In vitro maturation is similar to in vitro fertilization, with one major difference: the eggs don’t need to be fully mature before they are harvested.
Traditional IVF requires the eggs to mature before they are removed from the donor’s ovaries. This maturation is accomplished with the use of hormonal drugs which can cause significant side effects and discomfort.This maturation is accomplished with the use of hormonal drugs. On the other hand, IVM allows the egg cells to mature after collection. Kept safe in a laboratory setting, the egg cells are fertilized after 48 hours of maturation. Three to five days later, the fertilized embryos are implanted into the patient’s uterus. Kim Thornton, M.D. of Boston IVF explains: “[Eggs] are placed in a similar liquid that we use to grow embryos in routine IVF, however we also add in the hormones that they need to see before they can become ready to fertilize.”
Women Eligible for IVM
IVM has been indicated for:
- Patients with Polycystic Ovarian Syndrome (PCOS)
- Women expected to develop Ovarian Hyperstimulation Syndrome (OHSS) with the use of ovarian stimulation drugs. It has also been an option for,
- Cancer patients looking to preserve their fertility before chemotherapy
- women with a history of tumors, or
- Medical condition that should not endure elevated levels of estradiol (estrogen) for extended periods of time.
Also, IVM is less expensive than IVF because it does not involve taking costly gonadotropin injections and involve less monitoring. Women aged 35 and younger having antral follicle count of 10 or more stand to gain the most from IVM treatment. The success rate gradually diminishes as the patient’s age increases.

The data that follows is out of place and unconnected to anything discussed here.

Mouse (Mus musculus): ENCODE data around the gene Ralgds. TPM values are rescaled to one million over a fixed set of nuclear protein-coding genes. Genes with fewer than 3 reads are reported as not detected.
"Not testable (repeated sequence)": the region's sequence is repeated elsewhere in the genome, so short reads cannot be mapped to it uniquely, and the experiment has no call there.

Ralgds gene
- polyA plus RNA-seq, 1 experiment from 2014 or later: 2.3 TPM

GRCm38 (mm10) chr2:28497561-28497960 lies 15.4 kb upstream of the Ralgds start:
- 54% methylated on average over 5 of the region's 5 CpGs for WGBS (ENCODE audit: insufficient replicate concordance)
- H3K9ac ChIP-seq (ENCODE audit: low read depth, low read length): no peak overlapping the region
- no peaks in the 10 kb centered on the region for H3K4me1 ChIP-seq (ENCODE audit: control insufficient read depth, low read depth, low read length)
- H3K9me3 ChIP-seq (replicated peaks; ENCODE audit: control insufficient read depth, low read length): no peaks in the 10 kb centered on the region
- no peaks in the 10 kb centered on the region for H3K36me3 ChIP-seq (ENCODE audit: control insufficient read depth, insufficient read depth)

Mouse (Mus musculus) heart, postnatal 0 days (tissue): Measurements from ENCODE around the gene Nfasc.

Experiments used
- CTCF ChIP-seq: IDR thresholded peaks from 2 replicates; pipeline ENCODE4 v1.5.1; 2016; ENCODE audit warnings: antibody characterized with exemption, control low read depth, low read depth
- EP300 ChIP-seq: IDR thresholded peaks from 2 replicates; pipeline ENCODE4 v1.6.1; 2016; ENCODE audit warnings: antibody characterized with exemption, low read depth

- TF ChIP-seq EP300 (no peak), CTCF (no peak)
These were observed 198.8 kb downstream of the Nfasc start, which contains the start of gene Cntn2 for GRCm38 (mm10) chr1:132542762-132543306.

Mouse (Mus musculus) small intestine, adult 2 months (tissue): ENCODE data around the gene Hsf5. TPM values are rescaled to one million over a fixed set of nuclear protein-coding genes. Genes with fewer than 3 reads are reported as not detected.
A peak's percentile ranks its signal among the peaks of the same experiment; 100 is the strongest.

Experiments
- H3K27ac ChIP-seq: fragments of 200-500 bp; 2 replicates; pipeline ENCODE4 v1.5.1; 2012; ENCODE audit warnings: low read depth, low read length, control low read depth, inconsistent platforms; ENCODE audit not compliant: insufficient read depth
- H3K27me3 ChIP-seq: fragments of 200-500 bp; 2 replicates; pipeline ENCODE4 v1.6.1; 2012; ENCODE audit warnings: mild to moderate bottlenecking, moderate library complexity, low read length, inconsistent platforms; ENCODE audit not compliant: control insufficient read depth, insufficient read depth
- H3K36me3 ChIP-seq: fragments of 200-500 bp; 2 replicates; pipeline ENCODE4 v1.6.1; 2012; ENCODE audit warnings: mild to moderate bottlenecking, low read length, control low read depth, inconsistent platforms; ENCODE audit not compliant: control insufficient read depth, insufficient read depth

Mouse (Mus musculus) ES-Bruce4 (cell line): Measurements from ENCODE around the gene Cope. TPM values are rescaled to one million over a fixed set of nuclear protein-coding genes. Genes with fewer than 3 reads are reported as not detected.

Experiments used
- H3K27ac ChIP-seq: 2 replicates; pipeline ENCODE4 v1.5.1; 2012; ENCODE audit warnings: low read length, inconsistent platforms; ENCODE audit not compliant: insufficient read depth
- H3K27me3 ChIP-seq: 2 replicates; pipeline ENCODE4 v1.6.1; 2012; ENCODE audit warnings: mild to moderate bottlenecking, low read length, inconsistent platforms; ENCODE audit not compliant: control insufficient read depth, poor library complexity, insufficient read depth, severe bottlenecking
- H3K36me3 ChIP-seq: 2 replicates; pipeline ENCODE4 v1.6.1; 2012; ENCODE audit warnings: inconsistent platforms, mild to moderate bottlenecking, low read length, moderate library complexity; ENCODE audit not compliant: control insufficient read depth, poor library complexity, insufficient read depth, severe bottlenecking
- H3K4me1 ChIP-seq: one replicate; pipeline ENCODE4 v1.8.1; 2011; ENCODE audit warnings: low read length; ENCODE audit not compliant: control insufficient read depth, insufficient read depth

Is IVM Safe?
As with all fertility treatments, IVM is associated with an increased risk of multiple births. Researchers at Canada’s McGill University found that IVM, along with other assisted reproductive procedures, is linked to a very slight increase in cesarean delivery.
The decision whether to attempt IVM or IVF should be considered depending on the patients’ clinical history and any prior experience with IVF, if any.
The Content is not intended to be a substitute for professional medical advice, diagnosis, or treatment. Always seek the advice of your physician or other qualified health provider with any questions you may have regarding a medical condition.